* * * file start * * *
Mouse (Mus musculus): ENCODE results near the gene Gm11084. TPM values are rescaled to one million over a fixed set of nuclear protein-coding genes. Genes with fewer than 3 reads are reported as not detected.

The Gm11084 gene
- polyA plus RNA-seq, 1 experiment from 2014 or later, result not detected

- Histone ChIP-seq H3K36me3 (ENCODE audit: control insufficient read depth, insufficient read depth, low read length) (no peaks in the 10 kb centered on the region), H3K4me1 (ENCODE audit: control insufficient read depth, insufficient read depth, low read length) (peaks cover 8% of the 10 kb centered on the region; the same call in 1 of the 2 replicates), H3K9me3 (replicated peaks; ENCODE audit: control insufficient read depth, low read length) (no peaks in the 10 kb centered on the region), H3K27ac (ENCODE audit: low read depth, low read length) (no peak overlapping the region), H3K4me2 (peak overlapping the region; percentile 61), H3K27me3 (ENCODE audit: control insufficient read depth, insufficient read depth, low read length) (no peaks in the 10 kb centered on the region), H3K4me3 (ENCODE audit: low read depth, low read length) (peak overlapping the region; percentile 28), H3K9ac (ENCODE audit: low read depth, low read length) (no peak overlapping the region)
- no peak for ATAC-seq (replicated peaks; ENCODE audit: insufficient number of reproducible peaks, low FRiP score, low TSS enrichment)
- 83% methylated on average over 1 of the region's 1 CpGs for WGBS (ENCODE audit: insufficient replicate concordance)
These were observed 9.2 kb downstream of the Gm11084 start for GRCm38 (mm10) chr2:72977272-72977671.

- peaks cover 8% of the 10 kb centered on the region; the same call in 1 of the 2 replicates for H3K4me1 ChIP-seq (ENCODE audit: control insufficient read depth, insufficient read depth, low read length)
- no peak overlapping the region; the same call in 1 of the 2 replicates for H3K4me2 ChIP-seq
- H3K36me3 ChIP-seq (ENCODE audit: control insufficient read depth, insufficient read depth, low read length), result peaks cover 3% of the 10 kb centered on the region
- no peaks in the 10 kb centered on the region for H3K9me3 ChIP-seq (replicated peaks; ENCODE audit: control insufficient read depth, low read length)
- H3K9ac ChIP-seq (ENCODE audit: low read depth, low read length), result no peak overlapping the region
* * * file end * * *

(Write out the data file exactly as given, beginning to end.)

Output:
Mouse (Mus musculus): ENCODE results near the gene Gm11084. TPM values are rescaled to one million over a fixed set of nuclear protein-coding genes. Genes with fewer than 3 reads are reported as not detected.

The Gm11084 gene
- polyA plus RNA-seq, 1 experiment from 2014 or later, result not detected

- Histone ChIP-seq H3K36me3 (ENCODE audit: control insufficient read depth, insufficient read depth, low read length) (no peaks in the 10 kb centered on the region), H3K4me1 (ENCODE audit: control insufficient read depth, insufficient read depth, low read length) (peaks cover 8% of the 10 kb centered on the region; the same call in 1 of the 2 replicates), H3K9me3 (replicated peaks; ENCODE audit: control insufficient read depth, low read length) (no peaks in the 10 kb centered on the region), H3K27ac (ENCODE audit: low read depth, low read length) (no peak overlapping the region), H3K4me2 (peak overlapping the region; percentile 61), H3K27me3 (ENCODE audit: control insufficient read depth, insufficient read depth, low read length) (no peaks in the 10 kb centered on the region), H3K4me3 (ENCODE audit: low read depth, low read length) (peak overlapping the region; percentile 28), H3K9ac (ENCODE audit: low read depth, low read length) (no peak overlapping the region)
- no peak for ATAC-seq (replicated peaks; ENCODE audit: insufficient number of reproducible peaks, low FRiP score, low TSS enrichment)
- 83% methylated on average over 1 of the region's 1 CpGs for WGBS (ENCODE audit: insufficient replicate concordance)
These were observed 9.2 kb downstream of the Gm11084 start for GRCm38 (mm10) chr2:72977272-72977671.

- peaks cover 8% of the 10 kb centered on the region; the same call in 1 of the 2 replicates for H3K4me1 ChIP-seq (ENCODE audit: control insufficient read depth, insufficient read depth, low read length)
- no peak overlapping the region; the same call in 1 of the 2 replicates for H3K4me2 ChIP-seq
- H3K36me3 ChIP-seq (ENCODE audit: control insufficient read depth, insufficient read depth, low read length), result peaks cover 3% of the 10 kb centered on the region
- no peaks in the 10 kb centered on the region for H3K9me3 ChIP-seq (replicated peaks; ENCODE audit: control insufficient read depth, low read length)
- H3K9ac ChIP-seq (ENCODE audit: low read depth, low read length), result no peak overlapping the region